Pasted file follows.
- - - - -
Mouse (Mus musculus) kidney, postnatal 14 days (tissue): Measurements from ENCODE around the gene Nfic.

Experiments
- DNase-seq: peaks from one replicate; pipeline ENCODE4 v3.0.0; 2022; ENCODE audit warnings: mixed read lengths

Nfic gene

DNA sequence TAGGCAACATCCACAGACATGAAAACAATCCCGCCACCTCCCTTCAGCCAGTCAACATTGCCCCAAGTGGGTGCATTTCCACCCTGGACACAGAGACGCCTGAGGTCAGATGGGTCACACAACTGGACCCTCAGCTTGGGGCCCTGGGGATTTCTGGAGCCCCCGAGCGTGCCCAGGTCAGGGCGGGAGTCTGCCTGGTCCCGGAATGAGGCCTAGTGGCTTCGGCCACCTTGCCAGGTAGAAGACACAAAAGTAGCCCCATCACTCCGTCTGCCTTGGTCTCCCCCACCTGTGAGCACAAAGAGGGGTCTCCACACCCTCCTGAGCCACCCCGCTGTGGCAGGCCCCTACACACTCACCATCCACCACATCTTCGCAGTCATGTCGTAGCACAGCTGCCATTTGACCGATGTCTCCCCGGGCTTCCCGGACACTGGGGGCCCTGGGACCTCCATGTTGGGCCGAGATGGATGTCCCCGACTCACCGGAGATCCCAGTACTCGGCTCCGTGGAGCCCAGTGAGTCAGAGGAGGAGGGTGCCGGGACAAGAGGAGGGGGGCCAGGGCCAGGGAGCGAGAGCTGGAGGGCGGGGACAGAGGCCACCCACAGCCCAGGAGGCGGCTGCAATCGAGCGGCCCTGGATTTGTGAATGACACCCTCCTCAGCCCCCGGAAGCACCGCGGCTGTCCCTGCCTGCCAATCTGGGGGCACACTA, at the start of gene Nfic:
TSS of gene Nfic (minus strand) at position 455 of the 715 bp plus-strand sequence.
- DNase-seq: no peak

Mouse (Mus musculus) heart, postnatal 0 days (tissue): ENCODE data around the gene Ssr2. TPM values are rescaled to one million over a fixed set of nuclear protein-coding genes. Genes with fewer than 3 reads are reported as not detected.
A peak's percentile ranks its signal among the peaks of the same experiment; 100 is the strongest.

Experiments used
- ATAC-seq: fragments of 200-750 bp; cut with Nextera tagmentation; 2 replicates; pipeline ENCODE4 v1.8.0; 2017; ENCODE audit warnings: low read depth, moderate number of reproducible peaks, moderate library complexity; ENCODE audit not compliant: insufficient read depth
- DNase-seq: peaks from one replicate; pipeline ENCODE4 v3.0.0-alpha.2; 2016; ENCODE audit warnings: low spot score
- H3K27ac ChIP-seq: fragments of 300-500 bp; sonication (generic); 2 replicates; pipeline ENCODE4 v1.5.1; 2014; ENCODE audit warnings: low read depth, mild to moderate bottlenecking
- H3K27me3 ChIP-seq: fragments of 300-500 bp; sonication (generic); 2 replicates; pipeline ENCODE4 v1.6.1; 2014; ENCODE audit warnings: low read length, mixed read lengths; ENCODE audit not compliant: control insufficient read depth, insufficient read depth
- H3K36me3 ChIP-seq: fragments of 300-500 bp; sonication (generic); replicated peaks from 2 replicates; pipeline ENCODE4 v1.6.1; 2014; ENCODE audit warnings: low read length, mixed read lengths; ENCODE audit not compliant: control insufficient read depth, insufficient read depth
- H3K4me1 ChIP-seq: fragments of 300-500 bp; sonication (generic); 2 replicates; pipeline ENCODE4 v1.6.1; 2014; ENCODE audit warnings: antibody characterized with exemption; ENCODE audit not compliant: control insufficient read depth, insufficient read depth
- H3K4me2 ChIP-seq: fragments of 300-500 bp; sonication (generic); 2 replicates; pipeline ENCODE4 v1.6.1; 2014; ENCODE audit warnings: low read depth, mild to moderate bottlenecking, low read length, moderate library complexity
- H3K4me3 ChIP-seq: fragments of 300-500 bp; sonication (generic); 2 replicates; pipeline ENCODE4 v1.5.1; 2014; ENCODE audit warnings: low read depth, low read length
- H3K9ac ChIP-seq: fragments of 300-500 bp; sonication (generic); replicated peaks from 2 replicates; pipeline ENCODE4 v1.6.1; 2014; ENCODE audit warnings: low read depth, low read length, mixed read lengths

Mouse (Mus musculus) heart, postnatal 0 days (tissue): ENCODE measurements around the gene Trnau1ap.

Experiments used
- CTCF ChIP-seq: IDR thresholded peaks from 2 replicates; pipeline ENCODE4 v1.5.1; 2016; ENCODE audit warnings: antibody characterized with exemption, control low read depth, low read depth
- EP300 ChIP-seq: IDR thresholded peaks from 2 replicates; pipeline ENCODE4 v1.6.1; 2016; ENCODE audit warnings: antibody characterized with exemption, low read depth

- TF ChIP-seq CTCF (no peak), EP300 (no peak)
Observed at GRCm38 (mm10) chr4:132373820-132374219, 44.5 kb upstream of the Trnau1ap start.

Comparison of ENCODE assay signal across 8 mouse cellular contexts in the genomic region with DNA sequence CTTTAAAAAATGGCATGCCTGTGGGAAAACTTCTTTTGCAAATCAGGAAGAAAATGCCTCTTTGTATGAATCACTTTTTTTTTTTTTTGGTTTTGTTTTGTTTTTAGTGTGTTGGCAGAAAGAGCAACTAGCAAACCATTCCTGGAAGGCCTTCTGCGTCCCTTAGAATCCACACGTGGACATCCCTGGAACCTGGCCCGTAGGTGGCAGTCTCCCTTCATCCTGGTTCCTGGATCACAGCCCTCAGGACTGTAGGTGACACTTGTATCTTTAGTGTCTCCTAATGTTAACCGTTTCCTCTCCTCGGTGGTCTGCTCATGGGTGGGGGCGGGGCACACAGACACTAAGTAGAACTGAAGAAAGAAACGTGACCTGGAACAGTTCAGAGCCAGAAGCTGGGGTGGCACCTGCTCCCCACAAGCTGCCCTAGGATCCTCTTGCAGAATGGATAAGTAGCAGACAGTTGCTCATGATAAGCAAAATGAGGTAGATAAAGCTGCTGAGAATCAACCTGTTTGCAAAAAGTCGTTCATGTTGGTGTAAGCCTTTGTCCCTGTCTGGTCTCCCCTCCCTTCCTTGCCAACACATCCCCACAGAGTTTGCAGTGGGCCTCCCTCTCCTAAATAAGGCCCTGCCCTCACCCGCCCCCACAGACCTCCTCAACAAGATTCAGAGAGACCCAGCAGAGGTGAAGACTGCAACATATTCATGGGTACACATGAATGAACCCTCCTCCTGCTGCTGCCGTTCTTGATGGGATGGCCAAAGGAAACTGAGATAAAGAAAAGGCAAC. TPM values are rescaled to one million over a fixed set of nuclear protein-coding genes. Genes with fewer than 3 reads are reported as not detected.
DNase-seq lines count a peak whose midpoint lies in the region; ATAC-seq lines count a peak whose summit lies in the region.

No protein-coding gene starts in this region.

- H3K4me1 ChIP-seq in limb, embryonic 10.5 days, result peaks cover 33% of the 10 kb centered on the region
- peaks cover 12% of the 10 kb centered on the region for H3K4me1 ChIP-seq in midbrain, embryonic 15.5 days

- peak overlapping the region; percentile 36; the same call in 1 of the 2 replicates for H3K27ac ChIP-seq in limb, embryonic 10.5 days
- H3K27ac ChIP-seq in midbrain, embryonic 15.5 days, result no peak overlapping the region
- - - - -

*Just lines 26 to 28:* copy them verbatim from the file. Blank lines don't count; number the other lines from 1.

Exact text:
Comparison of ENCODE assay signal across 8 mouse cellular contexts in the genomic region with DNA sequence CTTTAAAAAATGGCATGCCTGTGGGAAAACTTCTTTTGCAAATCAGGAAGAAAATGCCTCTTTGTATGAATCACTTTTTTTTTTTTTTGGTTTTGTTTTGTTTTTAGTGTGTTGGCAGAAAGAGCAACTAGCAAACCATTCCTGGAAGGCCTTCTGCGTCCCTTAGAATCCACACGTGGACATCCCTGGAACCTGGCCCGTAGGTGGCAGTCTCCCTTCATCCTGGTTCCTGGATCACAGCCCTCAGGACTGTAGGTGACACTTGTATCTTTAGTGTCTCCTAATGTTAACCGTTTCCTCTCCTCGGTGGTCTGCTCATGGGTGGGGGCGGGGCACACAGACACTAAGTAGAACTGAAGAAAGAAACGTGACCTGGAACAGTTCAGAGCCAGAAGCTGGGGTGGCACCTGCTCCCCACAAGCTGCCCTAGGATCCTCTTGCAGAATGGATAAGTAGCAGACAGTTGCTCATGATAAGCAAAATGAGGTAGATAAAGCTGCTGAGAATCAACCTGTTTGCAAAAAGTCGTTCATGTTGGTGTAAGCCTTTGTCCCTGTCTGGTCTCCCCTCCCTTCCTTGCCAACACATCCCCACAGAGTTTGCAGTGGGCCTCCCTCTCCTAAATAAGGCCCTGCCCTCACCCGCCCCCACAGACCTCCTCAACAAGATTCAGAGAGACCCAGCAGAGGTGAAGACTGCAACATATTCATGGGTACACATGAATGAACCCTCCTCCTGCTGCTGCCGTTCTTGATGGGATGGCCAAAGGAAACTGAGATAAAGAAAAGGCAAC. TPM values are rescaled to one million over a fixed set of nuclear protein-coding genes. Genes with fewer than 3 reads are reported as not detected.
DNase-seq lines count a peak whose midpoint lies in the region; ATAC-seq lines count a peak whose summit lies in the region.

No protein-coding gene starts in this region.